Build zebras, not unicorns
WOC need to carry with them how powerful they are and know that this power can be used to create businesses and workplaces that operate in new ways. “We forget we have had to sacrifice to rise,” she reminds us, “and we forget what we have left at the door when we enter corporate spaces.” Tiffany’s unique ideas and her proprietary platform helped her raise $1 million in funding in 2019.
Whether you are leaving to create a for-profit company, to solve a social issue, or to create a hybrid or benefit company that focuses on social change, there are ways to intentionally place ideas of inclusion and equity at the center of the equation. In the article “Zebras Fix What Unicorns Break,” the authors and cofounders of Zebras Unite talk about how the current venture capital structure rewards quantity over quality, and quick exits rather than sustainable growth.
Venture capital chases after “unicorn“ companies rather than supporting “zebra” businesses that repair, cultivate, and connect. But “zebras” are real, and they are profitable and can improve society. They are also mutualistic in that they protect and preserve one another.
As we leave our roles and look to create our own businesses, I hope more WOC venture out to solve meaningful problems and repair bias, inequity, and the barriers that make it hard for all people to rise and thrive. We can expand beyond shareholder value and the delusion of profit at any cost. We can build companies that place equal weight on culture and employee well-being.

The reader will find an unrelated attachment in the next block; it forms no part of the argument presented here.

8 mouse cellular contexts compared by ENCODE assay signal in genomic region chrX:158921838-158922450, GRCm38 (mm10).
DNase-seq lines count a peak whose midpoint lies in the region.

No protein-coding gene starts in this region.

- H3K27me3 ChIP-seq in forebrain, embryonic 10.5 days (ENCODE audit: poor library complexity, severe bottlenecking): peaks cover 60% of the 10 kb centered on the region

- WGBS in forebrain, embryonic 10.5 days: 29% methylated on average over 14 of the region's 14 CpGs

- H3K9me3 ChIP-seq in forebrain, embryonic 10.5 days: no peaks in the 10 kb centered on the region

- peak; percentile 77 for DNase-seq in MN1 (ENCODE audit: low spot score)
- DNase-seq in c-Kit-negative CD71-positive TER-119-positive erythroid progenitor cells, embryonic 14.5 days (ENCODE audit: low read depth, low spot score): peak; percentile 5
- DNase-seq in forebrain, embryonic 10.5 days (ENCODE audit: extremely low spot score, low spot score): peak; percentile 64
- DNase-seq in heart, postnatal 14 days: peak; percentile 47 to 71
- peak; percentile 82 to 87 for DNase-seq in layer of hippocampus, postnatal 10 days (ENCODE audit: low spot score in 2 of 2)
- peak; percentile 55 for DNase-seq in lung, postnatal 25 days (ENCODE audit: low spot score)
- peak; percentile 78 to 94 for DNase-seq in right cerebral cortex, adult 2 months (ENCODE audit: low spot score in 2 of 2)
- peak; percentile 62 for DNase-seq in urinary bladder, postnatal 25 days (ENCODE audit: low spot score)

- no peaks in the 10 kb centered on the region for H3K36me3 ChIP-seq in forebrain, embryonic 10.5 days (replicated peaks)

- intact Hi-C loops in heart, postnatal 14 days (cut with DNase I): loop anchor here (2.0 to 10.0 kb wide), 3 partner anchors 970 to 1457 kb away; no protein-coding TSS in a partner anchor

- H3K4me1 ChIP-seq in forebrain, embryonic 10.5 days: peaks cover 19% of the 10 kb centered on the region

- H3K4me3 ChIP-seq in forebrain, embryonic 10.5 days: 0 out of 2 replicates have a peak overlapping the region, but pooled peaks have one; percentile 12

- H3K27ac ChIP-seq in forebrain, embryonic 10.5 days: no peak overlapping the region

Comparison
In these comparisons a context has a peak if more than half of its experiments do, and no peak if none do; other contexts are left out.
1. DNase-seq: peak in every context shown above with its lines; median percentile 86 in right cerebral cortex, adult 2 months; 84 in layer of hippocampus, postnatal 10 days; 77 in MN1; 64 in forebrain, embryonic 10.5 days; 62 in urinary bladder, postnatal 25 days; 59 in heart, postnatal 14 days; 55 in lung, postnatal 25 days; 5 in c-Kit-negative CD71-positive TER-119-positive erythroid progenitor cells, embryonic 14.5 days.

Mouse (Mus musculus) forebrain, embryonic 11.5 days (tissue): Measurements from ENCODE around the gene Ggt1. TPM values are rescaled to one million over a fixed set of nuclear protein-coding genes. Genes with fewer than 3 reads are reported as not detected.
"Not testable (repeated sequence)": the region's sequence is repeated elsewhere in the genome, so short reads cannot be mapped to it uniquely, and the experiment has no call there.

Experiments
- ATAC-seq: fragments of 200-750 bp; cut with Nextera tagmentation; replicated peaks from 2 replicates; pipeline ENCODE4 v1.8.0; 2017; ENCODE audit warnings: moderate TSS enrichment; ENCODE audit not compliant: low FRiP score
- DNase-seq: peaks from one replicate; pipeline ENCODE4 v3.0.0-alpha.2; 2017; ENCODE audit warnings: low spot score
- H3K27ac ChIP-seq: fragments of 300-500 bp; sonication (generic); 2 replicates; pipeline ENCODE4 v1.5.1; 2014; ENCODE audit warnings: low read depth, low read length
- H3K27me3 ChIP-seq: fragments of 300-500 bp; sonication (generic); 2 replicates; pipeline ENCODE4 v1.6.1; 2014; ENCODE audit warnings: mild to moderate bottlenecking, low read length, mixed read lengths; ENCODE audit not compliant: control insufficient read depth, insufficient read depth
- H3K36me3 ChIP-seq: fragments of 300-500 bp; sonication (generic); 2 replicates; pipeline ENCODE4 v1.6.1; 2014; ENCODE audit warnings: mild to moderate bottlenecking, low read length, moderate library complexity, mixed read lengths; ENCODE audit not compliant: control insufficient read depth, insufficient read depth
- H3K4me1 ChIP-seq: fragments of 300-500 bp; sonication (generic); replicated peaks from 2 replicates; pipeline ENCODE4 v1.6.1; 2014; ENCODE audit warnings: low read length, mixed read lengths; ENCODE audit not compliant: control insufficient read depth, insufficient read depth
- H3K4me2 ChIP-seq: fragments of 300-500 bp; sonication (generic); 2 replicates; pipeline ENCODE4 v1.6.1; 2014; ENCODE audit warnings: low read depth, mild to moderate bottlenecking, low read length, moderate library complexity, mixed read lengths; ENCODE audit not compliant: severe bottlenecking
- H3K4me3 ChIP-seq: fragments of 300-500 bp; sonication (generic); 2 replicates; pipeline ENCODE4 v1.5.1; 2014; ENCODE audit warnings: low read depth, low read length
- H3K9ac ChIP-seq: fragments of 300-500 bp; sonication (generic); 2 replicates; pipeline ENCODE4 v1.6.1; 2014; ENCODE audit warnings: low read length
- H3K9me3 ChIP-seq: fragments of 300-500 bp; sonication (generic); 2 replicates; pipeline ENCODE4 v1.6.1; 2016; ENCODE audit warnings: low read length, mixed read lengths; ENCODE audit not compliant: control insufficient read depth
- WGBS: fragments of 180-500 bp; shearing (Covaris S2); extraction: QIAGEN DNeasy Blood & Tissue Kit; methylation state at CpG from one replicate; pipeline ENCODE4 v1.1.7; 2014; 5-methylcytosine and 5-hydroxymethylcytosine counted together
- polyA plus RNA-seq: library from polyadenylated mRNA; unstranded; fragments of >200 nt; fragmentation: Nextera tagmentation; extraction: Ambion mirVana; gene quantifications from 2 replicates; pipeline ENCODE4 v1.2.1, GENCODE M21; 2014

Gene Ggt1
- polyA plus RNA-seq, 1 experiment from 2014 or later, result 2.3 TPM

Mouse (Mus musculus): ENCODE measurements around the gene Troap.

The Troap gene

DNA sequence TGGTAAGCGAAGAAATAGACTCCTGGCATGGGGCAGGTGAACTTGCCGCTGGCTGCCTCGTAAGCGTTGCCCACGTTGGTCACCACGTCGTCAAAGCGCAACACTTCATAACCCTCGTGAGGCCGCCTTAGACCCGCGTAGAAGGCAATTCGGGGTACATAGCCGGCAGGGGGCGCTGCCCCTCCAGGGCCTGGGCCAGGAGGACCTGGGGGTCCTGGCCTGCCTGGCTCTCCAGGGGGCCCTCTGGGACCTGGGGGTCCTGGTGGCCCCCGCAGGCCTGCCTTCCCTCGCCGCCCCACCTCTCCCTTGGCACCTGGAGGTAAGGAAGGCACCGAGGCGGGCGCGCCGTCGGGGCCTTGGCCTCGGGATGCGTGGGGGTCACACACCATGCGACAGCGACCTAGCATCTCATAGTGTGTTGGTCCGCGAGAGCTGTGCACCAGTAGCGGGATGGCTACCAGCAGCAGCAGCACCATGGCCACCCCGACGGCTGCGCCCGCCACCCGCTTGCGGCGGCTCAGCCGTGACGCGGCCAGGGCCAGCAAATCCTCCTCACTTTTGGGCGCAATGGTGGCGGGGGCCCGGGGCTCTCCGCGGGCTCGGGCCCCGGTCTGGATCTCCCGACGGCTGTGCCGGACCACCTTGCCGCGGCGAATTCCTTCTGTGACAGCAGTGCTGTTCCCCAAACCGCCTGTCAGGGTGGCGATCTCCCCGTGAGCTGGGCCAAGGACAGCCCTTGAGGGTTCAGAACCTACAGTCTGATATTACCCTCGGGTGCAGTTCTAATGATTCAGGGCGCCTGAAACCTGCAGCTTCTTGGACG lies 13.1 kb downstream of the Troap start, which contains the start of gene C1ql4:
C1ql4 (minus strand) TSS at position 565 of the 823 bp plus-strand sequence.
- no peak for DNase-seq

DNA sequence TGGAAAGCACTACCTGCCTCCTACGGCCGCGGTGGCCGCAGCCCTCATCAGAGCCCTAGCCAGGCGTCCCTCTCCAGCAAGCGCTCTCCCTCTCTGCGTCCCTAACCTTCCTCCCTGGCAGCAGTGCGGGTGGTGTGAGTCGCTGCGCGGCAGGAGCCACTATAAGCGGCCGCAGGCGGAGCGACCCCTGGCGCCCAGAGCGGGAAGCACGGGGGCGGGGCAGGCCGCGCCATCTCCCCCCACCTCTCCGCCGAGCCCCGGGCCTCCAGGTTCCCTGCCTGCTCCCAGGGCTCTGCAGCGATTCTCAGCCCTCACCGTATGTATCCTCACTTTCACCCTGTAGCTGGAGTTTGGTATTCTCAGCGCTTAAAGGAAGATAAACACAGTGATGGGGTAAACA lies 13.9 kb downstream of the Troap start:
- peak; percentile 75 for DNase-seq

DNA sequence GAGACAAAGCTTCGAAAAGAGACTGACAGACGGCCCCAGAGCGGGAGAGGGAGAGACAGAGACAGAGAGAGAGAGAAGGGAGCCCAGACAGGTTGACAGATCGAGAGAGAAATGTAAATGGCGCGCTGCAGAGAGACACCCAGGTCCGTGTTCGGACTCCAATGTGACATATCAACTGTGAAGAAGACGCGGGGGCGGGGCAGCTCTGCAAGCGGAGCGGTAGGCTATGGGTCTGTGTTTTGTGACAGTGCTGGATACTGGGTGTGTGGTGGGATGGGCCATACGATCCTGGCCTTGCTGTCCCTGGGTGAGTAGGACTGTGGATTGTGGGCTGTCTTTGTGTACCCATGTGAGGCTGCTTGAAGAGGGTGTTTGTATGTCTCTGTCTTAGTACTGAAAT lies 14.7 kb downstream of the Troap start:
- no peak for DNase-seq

Grow your support networks
Julia Collins, the founder of Zume Pizza and now Planet FWD, is focused on health and the planet, and she has raised over $450 million in VC funding as a Black female founder. She says it can be hard as a WOC founder and that it is important to build community around you. Overinvest in these communities because you will need them. Be intentional about developing them and think about them during your leaving process.
Julia says, as you are building your company, practice radical self-care. Make sure you wrap yourself in “positive nurturing energy” and pay as much attention to your well-being as your fundraising. There will be breakdowns. It important to take care of yourself so you can avoid or minimize these breakdowns. You will feel alone, but if you have your community of “we,” know your power, and practice self-care, you can get through it.
Own your ability to decide
Weighing the pros and cons of staying or leaving can feel like the angst of a prisoner’s dilemma, but there is power in owning the ability to decide. So many people go through their careers without realizing that, at every moment, they have a choice. Women of color in challenging situations need to move into a mindset that they don’t need to tolerate systems that don’t support them. Just like any relationship, only we will know whether to fish or cut bait. Sometimes we are ready to jump, and sometimes we are biding our time. Sometimes the workplace is too toxic to do anything but get out.
No matter what you decide—whether to stay and help create change from the inside, or to leave and make change from the outside—the power resides in you.
“The First, the Few, the Only: How Women of Color Can Redefine Power in Corporate America” is available now and can be purchased below via StartupNation.com.